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                • #9
                  Originally posted by inesenite View Post
                  What kind of contamination? I am (originally) from that area as well and have picked and eaten wild mushrooms all my life. I would understand not eating wild mushrooms that are picked in highly industrial/polluted areas, but many forests in Baltic states/Scandinavia etc. are far from pollution sources and I would bet those mushrooms have much less contamination than greenhouse ones...
                  Enjoy your mushrooms, Natashik, while they last
                  radiation

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                  • #10
                    Commercially grown mushrooms are grown not in greenhouses but in caves or abandoned coal mines, or someplace similarly cave-like.

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                    • #11
                      For me, you haven't lived until you've collected a few pounds of morels on a spring morning, taken them home and sauteed them in butter, then some fresh eggs....

                      so long as you are versed in ID of them in your area, it's a great way to get free food
                      "The soul that does not attempt flight; does not notice its chains."

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                      • #12
                        There was a mushroom farm where I grew up. The farm was in big warehouse-like buildings. The inside of the buildings looked a bit like this farm: Mushroom Farm - YouTube

                        This farm seems to have a cinderblock building- maybe because it's in a warmer area? Where I grew up it just looks like shed material.
                        In God we trust; all others must bring data. W. Edwards Deming
                        Blogging at http://loafingcactus.com

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                        • #13
                          I visited Estonia, Latvia, and Lithuania extensively in the mid-90's as part of a team looking at the Baltic states after the collapse of the Soviet Union for inclusion in NATO. We did quite a few environmental assessments. all I can say, is politics aside, those are beautiful countries with pristine landscapes--I would eat any edible mushroom I found there unless from an obviously contaminated site. There are huge expanses of untouched forests--a real site to see. They dig up huge chunks of Amber right out of the ground where it has laid for millions of years undisturbed.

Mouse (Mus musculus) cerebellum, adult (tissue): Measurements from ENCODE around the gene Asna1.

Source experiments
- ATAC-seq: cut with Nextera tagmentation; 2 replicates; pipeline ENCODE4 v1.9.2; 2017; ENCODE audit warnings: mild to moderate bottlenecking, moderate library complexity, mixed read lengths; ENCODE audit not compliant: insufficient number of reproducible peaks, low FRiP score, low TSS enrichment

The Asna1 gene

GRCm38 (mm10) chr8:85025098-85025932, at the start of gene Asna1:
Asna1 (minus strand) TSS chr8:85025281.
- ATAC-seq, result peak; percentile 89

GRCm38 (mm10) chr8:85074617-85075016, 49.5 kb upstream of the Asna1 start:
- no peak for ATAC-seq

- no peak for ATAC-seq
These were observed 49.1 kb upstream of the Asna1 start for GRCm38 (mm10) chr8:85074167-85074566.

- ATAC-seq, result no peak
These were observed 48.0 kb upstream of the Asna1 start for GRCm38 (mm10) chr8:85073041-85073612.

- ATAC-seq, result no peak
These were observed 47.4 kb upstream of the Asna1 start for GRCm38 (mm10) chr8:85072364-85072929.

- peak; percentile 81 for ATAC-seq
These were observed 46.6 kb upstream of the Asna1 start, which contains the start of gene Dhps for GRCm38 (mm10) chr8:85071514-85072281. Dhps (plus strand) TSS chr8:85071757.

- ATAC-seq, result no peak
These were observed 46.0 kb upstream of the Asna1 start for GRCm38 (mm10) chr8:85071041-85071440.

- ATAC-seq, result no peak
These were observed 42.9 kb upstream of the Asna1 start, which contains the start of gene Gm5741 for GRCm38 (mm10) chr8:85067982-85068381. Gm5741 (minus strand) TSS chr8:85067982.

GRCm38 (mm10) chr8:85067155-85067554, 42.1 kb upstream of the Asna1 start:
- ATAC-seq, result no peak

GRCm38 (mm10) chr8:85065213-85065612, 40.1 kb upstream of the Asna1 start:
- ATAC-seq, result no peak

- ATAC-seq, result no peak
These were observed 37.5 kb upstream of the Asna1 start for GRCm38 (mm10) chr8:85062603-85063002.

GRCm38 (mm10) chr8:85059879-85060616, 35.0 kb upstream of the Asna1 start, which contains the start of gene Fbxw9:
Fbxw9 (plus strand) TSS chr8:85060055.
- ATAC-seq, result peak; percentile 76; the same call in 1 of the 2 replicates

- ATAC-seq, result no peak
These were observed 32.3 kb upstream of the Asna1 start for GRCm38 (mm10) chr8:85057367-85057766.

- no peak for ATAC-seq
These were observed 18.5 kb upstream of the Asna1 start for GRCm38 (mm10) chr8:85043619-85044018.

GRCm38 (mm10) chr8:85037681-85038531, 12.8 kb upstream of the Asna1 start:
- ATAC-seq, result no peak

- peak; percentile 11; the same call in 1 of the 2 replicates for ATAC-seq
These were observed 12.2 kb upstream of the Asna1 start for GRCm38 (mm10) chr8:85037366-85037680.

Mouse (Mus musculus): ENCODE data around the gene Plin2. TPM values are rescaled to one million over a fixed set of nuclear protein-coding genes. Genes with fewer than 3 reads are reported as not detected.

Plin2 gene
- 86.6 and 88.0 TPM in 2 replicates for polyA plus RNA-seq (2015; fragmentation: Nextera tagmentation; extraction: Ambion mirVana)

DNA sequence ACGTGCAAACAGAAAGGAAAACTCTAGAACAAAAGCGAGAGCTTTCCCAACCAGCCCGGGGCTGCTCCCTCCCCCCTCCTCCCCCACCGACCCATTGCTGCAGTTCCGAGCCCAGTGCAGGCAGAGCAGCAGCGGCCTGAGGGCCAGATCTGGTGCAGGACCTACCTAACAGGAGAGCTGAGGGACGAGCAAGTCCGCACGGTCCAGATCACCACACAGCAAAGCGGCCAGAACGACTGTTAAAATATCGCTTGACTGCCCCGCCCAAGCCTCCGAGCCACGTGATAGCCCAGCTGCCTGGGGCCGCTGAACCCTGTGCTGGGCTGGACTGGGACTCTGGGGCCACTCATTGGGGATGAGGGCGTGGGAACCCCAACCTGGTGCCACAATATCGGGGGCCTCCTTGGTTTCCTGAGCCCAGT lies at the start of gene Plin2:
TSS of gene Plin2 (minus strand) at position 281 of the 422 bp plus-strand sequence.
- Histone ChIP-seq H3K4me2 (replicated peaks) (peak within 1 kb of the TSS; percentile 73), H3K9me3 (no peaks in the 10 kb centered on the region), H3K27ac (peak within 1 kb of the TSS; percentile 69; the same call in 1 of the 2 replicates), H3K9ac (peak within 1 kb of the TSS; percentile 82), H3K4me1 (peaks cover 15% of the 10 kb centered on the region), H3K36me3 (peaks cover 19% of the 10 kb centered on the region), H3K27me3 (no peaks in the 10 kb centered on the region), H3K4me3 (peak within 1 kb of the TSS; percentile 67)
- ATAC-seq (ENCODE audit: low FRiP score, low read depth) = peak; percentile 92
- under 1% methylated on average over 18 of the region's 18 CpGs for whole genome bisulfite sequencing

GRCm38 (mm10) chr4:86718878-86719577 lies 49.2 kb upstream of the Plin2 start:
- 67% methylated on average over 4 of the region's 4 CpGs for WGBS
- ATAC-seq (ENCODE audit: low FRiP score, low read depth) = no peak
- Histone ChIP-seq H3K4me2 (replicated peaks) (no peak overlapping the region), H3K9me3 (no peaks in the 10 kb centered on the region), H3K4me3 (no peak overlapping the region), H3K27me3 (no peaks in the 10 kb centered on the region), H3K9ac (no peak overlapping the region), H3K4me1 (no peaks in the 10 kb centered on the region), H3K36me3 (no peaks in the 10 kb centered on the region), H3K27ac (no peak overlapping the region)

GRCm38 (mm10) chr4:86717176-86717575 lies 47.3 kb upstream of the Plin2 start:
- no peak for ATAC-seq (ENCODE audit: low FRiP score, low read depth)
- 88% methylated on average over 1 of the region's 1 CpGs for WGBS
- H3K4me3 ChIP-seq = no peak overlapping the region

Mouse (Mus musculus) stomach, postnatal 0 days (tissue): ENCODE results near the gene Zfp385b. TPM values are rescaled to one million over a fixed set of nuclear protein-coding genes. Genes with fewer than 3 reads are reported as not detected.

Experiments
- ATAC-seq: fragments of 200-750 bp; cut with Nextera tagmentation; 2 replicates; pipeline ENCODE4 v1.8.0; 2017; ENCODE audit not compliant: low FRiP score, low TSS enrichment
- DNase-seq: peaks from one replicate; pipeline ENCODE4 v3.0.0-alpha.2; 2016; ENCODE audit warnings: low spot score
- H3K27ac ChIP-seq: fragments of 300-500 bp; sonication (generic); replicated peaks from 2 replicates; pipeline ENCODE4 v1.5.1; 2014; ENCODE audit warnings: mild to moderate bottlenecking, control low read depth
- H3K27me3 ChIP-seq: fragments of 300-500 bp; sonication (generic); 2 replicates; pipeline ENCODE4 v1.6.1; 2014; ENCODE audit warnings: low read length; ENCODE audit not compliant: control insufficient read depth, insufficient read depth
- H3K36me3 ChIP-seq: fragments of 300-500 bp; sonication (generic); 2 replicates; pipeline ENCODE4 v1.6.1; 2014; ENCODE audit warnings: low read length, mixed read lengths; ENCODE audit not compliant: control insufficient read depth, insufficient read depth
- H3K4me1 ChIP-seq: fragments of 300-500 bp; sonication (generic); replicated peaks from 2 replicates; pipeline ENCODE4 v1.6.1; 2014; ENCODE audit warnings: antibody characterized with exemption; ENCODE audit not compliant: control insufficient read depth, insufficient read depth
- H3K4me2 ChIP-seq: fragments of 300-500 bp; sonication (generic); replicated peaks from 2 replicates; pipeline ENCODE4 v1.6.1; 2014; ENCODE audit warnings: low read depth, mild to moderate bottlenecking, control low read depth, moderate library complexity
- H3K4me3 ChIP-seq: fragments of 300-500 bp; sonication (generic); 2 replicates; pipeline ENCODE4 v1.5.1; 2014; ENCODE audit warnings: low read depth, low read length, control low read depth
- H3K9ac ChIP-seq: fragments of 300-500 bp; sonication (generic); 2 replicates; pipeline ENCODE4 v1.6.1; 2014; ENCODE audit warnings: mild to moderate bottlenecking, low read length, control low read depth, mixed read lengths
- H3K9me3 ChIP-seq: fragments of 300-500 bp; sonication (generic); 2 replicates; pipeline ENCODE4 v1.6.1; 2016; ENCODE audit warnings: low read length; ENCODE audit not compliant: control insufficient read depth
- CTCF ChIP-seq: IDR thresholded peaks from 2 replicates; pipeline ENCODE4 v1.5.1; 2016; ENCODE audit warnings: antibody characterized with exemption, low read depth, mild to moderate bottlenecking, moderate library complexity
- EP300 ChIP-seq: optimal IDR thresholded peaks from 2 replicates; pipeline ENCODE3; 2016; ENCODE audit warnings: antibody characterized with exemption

Mushrooms of considerable importance in this area are Boletes (Bolete - Wikipedia, the free encyclopedia) and Inonotis Obliquus (Inonotus obliquus - Wikipedia, the free encyclopedia) The former a great food source and the latter a promising cure for cancer and diabetes--made traditionally into a tea rather than eaten.

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                          • #14
                            I was curious because I thought the agricultural contamination issue was basically over... And it is in turned over crop lands, thought I think the EU still requires radiation screening. So worrying about the mushrooms I don't think would be totally crazy: you don't have the turn over that agricultural lands have had, and you probably aren't doing any screening...
                            In God we trust; all others must bring data. W. Edwards Deming
                            Blogging at http://loafingcactus.com

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                            • #15
                              Originally posted by TheyCallMeLazarus View Post
                              For me, you haven't lived until you've collected a few pounds of morels on a spring morning, taken them home and sauteed them in butter, then some fresh eggs....

                              so long as you are versed in ID of them in your area, it's a great way to get free food
                              We gathered mushrooms with my grandmother and my father as children. They had the most wonderful delicate woodsy flavor and a fabulous texture. Even though we picked different varieties, they had those similar undertones, probably the soil. I wish I had paid more attention to which ones to pick. I may need to do some homework.